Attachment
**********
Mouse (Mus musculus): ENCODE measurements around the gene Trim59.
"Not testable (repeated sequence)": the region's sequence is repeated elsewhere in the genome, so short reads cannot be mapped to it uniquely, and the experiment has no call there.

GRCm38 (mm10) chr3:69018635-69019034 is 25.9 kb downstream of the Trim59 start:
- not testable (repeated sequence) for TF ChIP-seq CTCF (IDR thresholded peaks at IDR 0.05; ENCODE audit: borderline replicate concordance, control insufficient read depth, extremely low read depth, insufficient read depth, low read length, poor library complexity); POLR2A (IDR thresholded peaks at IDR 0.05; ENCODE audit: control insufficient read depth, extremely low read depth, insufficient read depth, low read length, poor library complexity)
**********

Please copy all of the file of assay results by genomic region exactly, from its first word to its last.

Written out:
Mouse (Mus musculus): ENCODE measurements around the gene Trim59.
"Not testable (repeated sequence)": the region's sequence is repeated elsewhere in the genome, so short reads cannot be mapped to it uniquely, and the experiment has no call there.

GRCm38 (mm10) chr3:69018635-69019034 is 25.9 kb downstream of the Trim59 start:
- not testable (repeated sequence) for TF ChIP-seq CTCF (IDR thresholded peaks at IDR 0.05; ENCODE audit: borderline replicate concordance, control insufficient read depth, extremely low read depth, insufficient read depth, low read length, poor library complexity); POLR2A (IDR thresholded peaks at IDR 0.05; ENCODE audit: control insufficient read depth, extremely low read depth, insufficient read depth, low read length, poor library complexity)